Final Report of the CATSI Act Review – proposed changes for indigenous corporations
The National Indigenous Australians Agency (NIAA) has recently released the Final Report from its comprehensive review of the Corporations (Aboriginal and Torres Strait Islander) Act 2006 (CATSI Act).
The review considered a number of issues relevant to the governance of indigenous corporations, including:
The Final Report makes 72 recommendations based on broad stakeholder consultation. We have summarised the key recommendations for you below.
The Registrar of Indigenous Corporations has essentially the same role as the Australian Securities and Investments Commission (ASIC), but does not posses all of the regulatory powers of ASIC. Unfortunately, through the consultation process the NIAA heard of directors and executives who acted unconscionably in relation to the discharge of their duties. At the moment, the CATSI Act effectively offers an “all or nothing” regulatory approach, with criminal prosecution being the only remedy available for the Registrar in most circumstances, and no other ways to address situations where people in trusted positions do the wrong thing.
The Final Report makes recommendations to expand the Registrar’s powers to regulate indigenous corporations, including:
The Final Report considered the power that boards have in accepting or rejecting membership applications. The NIAA recommends amendments to the CATSI Act to:
At present, CATSI Act corporations are not required to record alternative contact details in their register of members, and are not permitted to use these details in determining whether a member is non-contactable when deciding to cancel their membership.
The NIAA recommends that corporations be required to collect phone numbers and email addresses of members where available.
The NIAA recommends that provisions in the CATSI Act about when membership can be cancelled based on non-contact become a replaceable rule.
To expand business opportunities for indigenous communities, NIAA recommended amendments to the CATSI Act to:
All CATSI Act corporations are required to have a constitution, commonly known as a rule book. Not all rules that apply to the corporation are in the rule book, such as the “replaceable rules” in the CATSI Act, which apply to corporations unless modified or replaced by a corporation in its rule book. The NIAA has recommend that the CATSI Act require all replaceable rules, whether replaced or not, to be included in rule books. This is to ensure that all members and directors are aware of a corporation’s internal governance rules.
Recommendations about the meeting process for corporations include:
As part of the review, stakeholders expressed concerns regarding the transparency of corporations’ operations and the receipt and management of native title benefits. In response, the NIAA made recommendations for:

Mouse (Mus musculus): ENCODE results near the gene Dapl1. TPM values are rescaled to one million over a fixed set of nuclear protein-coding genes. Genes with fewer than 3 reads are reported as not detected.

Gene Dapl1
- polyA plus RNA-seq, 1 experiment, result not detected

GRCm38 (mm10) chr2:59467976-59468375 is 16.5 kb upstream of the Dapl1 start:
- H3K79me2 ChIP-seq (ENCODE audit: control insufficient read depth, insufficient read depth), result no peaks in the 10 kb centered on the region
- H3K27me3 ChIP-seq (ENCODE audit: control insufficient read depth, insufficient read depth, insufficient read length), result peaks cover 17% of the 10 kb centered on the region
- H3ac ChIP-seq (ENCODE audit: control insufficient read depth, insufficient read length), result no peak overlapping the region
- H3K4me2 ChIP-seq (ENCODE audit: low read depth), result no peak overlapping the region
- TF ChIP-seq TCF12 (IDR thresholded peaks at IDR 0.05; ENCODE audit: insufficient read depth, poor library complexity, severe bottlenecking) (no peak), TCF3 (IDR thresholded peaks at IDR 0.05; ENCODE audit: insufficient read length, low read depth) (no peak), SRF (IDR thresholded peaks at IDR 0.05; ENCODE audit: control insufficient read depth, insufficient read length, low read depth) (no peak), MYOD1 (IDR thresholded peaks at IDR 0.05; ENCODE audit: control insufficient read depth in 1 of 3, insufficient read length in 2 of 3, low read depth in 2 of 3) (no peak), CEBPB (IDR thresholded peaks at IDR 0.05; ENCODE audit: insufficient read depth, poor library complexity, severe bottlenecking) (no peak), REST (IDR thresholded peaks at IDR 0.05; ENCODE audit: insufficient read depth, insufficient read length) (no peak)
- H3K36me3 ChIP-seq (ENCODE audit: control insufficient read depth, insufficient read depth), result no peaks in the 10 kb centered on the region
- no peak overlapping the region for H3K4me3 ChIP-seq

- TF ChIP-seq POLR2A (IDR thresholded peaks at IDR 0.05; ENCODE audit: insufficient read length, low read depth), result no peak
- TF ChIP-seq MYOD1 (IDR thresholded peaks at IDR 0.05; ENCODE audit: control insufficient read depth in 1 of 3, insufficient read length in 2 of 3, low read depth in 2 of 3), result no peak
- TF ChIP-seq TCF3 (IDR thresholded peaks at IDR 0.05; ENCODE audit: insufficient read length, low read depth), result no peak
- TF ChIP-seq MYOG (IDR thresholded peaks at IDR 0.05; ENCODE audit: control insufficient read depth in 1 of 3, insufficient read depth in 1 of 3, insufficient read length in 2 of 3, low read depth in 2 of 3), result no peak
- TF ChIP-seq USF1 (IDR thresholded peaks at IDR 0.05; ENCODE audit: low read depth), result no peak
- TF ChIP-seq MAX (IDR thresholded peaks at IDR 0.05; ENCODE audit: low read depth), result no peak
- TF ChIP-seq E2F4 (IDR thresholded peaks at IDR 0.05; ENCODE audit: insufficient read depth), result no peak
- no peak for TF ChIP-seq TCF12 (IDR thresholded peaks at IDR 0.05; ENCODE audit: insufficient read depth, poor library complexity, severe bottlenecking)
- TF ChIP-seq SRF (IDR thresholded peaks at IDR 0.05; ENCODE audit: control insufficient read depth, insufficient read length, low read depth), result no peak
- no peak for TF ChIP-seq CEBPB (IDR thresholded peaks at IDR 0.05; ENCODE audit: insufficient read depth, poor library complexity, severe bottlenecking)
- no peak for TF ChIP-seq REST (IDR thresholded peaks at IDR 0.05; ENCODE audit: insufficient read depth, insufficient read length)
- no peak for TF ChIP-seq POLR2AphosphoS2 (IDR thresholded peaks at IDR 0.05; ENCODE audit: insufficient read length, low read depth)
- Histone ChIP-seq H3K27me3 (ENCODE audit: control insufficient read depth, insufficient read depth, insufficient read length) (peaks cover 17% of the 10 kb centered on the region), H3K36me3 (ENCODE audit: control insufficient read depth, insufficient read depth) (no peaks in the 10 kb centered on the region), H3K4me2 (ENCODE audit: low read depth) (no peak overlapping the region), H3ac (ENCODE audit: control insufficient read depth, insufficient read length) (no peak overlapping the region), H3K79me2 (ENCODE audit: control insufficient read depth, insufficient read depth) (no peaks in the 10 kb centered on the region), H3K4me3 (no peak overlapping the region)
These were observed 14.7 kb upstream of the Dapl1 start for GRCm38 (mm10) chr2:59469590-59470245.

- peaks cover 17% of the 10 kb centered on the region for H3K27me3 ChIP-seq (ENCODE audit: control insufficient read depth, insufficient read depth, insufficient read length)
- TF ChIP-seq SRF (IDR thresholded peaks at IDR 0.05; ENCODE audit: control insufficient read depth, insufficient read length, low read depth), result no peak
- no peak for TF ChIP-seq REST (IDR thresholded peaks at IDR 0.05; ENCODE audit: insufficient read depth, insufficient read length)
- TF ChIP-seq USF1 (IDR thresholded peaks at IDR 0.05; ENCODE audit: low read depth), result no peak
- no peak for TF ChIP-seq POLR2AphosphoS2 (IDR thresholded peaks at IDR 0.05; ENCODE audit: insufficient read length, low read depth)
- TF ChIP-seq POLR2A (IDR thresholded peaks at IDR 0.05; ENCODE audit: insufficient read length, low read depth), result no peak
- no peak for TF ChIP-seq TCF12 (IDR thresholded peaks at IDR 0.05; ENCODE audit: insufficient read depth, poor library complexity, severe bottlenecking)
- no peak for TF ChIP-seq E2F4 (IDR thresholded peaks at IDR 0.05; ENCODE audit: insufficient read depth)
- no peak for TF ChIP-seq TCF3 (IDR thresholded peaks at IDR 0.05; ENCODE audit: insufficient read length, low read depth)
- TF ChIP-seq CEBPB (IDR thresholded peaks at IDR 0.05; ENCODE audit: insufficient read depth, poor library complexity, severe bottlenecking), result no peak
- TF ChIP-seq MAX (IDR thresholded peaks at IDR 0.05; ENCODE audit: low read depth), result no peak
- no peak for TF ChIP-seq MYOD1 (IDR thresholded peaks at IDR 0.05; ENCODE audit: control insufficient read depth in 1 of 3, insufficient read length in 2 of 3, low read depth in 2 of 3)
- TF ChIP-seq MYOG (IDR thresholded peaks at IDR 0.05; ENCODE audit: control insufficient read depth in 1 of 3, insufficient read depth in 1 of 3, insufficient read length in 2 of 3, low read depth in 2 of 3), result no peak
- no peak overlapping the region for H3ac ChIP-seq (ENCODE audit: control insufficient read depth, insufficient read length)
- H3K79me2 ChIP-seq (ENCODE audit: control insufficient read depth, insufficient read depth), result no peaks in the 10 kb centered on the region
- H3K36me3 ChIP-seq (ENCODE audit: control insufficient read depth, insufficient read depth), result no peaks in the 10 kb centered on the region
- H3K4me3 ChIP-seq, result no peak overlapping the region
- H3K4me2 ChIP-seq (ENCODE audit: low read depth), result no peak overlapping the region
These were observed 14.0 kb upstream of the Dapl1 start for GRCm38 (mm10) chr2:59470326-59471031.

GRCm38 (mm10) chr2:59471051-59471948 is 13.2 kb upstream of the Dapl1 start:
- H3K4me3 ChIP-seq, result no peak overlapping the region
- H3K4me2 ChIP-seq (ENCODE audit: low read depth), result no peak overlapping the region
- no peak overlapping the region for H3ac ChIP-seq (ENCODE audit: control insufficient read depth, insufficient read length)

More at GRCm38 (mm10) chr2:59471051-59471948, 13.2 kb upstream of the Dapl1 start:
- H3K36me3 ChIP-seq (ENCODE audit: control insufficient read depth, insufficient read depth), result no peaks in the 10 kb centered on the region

Several changes are recommended to assist CATSI Act corporations facing financial difficulty. This includes recommendations that:
Chapter 7 of the Final Review is dedicated to Registered Native Title Bodies Corporates (RNTBCs) (commonly known as Prescribed Bodies Corporate). RNTBCs make up 6.8 percent of CATSI Act corporations, but more than 20 percent of complaints ORIC receives are in relation to RNTBCs, often relating to the management of native title benefits and membership.
The Final Report includes recommendations to deal with the Native Title Act role of RNTBCs, including that a model rule book is created for RNTBCs and that a separate division of the CATSI Act is created that is dedicated to those provision specific to RNTBCs.
The NIAA elected not to make a recommendation amending the Native Title (Prescribed Bodies Corporate) Regulations to include decisions about native title benefits in the definition of ‘native title decision’, because of the additional financial and administrative burden associated with holding consultation meetings with common law holders.
The NIAA has recommended further consultation around issues relevant to RNTBCs, including the viability of an economic vehicle status model and the creation of registered trusts.
A key focus of the review was the CATSI Act’s role as a special measure for the purposes of the Racial Discrimination Act, supporting and building the capacity of Aboriginal and Torres Strait Islander corporations. The NIAA heard criticism that the CATSI Act was paternalistic and that it provides insufficient flexibility for indigenous corporations.
The NIAA recommends that the CATSI Act be retained as a special measure. It was also recommended that the CATSI Act is amended to include a provision requiring the review of the CATSI Act every seven years.
NIAA’s recommendations were made to strengthen and streamline the CATSI Act, agreeing with feedback that greater decision-making power is critical to indigenous self-determination, which fittingly is also the historical basis of the CATSI Act.
The Australian Government is considering the Final Report with a view to bringing forward a Bill to amend the CATSI Act in due course.
More information is available on the NIAA’s website.
For more information or discussion, please contact our Native Title and Cultural Heritage team.